Manchester Literature Festival’s Spring digital programme launched with a new commission of four poems from British-Trinidadian, poet and musician, Roger Robinson.
Robinson was awarded the T.S. Eliot Prize and the RSL Ondaatje Prize for his 2019 poetry collection, A Portable Paradise, which included powerful poems about the Grenfell disaster, being Black British in the UK, and fatherhood.
The new poems, written in prose especially for the Manchester Literature Festival, also cover social issues relating to the Black British experience, putting an historical context onto a contemporary setting, with references to the killing of George Floyd and the Black Lives Matter protests of 2020.
“Poets are dangerous”, says Roger Robinson, “because they make people feel things. They take the hard things and put them in a form people can empathise with.”
In a world where opinion is often not just divided but divisive, Robinson brings a human touch to debate. In his hands the hard issues not inflammatory, they are real. Robinson doesn’t simply tell us about the pervasive negative effects of racism, he helps us feel it.
As he describes it, poetry is an ‘empathy machine’. And it’s his job to change opinions not through argument, but by making people feel what it is like to experience what he describes as an ‘internalisation of racism’ which happens in quieter moments.
The event is hosted by Roger Robinson’s good friend and fellow poet, Malika Booker. The pair set up Malika’s poetry kitchen in 2001, a writer’s collective to nurture the talent of new poets.
Their decades of friendship make for good rapport during the interview. They want it to feel like the audience is eavesdropping on a conversation with friends and in many ways that’s what it’s like.
There is no pretence. This is the first time Robinson has performed this new work and Booker gives her reaction. For her the silences within them are a strong feature. Was Robinson aware of this as he was writing? ‘No’.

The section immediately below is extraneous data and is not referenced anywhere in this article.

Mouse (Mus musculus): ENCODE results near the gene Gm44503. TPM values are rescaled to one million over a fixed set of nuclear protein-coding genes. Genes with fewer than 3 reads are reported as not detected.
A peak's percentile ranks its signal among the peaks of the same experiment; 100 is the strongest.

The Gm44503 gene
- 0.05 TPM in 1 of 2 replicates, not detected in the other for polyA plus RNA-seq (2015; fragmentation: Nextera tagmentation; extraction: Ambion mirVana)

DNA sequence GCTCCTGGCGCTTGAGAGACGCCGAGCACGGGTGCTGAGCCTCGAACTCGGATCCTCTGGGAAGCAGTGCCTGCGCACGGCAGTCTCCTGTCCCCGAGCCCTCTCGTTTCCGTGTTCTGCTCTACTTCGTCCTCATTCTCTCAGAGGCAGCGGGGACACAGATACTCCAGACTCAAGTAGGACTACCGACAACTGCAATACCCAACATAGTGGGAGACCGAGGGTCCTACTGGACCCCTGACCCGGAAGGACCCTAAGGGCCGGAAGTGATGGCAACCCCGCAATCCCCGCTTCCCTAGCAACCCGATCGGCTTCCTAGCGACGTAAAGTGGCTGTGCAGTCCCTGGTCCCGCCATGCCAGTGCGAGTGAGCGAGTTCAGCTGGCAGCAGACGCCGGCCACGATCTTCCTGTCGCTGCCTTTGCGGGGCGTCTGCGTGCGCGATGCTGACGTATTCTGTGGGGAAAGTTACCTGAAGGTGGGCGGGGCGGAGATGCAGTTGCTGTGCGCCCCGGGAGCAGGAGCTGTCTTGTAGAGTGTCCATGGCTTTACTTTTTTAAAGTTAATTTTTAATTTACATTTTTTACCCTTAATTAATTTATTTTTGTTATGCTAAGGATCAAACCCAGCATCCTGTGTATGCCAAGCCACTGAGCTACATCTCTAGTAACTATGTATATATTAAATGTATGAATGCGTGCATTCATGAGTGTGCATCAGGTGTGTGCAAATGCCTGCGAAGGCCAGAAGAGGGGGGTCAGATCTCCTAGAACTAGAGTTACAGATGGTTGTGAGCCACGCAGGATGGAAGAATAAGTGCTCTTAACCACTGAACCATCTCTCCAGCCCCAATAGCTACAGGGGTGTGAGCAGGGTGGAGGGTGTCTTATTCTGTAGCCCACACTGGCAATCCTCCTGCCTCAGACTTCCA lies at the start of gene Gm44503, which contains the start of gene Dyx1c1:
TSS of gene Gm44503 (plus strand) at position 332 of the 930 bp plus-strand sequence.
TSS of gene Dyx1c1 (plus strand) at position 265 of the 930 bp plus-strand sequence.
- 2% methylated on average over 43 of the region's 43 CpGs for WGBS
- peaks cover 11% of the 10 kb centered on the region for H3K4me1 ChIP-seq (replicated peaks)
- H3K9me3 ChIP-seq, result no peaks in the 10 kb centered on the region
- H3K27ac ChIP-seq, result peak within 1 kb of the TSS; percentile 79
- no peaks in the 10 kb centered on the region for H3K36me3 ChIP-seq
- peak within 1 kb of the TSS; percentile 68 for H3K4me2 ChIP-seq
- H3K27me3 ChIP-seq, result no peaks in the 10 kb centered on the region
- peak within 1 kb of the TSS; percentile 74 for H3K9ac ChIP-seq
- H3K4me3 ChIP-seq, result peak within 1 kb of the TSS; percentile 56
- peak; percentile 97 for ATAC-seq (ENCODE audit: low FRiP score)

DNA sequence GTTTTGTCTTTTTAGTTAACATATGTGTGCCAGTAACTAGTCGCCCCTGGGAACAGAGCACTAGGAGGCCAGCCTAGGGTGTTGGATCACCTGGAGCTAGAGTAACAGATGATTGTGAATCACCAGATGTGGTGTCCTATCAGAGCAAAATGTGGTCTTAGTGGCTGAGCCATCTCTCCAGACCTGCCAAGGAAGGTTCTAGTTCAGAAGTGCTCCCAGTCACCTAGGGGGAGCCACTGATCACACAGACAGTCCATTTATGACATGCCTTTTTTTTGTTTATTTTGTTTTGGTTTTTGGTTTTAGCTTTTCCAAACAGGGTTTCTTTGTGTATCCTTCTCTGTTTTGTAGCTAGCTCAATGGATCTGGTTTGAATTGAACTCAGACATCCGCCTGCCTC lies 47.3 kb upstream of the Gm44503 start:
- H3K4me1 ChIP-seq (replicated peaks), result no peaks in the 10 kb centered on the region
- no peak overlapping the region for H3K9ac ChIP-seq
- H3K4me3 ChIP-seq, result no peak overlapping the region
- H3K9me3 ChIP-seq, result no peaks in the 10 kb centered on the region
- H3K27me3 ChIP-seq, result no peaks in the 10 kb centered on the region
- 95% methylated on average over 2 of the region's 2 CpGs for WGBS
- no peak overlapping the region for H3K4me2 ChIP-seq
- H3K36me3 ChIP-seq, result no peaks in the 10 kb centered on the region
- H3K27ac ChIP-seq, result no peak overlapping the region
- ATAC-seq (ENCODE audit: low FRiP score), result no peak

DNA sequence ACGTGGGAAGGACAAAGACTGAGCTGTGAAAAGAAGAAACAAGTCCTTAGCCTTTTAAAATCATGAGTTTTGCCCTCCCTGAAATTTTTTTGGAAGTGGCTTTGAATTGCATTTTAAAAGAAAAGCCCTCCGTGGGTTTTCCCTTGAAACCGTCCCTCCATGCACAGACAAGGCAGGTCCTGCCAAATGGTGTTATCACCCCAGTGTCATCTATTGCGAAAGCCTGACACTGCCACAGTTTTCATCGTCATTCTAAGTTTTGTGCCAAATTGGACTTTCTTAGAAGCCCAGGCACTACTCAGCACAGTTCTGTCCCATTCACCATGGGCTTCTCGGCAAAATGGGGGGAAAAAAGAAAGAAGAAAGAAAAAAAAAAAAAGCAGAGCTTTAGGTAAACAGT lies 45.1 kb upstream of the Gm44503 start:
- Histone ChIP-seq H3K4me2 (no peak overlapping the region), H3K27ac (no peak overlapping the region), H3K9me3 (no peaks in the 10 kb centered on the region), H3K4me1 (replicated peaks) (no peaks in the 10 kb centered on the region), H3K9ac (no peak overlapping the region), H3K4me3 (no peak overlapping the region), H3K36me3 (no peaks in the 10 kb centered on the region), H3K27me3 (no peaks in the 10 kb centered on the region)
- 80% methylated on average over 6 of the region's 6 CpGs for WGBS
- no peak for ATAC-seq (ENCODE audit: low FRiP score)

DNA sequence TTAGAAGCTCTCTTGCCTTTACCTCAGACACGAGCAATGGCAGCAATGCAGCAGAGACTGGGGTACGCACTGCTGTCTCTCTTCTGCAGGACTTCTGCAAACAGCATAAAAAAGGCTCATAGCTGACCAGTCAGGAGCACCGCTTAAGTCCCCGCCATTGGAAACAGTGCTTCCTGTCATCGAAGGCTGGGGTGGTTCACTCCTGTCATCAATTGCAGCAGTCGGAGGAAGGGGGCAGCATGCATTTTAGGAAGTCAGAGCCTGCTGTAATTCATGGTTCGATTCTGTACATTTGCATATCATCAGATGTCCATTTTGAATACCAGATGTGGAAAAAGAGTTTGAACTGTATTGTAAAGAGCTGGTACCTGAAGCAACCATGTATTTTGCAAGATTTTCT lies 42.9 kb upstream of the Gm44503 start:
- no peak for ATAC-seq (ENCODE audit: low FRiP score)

Immediately for the audience this brings the realisation of how the artist has little control over people’s perceptions of their work once it is in the public domain. It also frees them to join in with their responses in the chat – there is no right or wrong in our response to art.
Following from the new work, the conversation turns to a broader look at Robinson’s life and work. We hear about his early life in Trinidad, steeped in oral storytelling traditions of his family. He talks about balancing life as an artist with life as a father to a young son and the challenges of home schooling. And because the interview is done as a video call to his home, we also get to browse his bookshelves as Robinson picks up book after book off the shelf behind him, talking enthusiastically about his recent reads.
His passion is infectious and with it comes a generosity as he celebrates his work, the work of other and shares writing tips. As Robinson recognises, no-one becomes successful on their own, but through the support of a massive community, and we all have a part to play in supporting those who support us. It’s a vital message of connection for our times.
The interview was pre-recorded, which meant there was no opportunity for direct audience interaction and questioning that comes with a live event. However, it was interesting to see the audience interact with each other through the chat. The recording also means the event is fully captioned for accessibility and is available to watch again for anyone who signs up within the 7-days it is available on Chromecast.
Roger Robinson Hosted by Malika Booker is available to watch from 25 March – 1 April 2021. The event is pre-recorded and captioned. The short collection of poems is one of a series of New Commissions supported by an award from the DCMS Culture Recovery Fund and presented in partnership with the Centre for New Writing and Creative Manchester.
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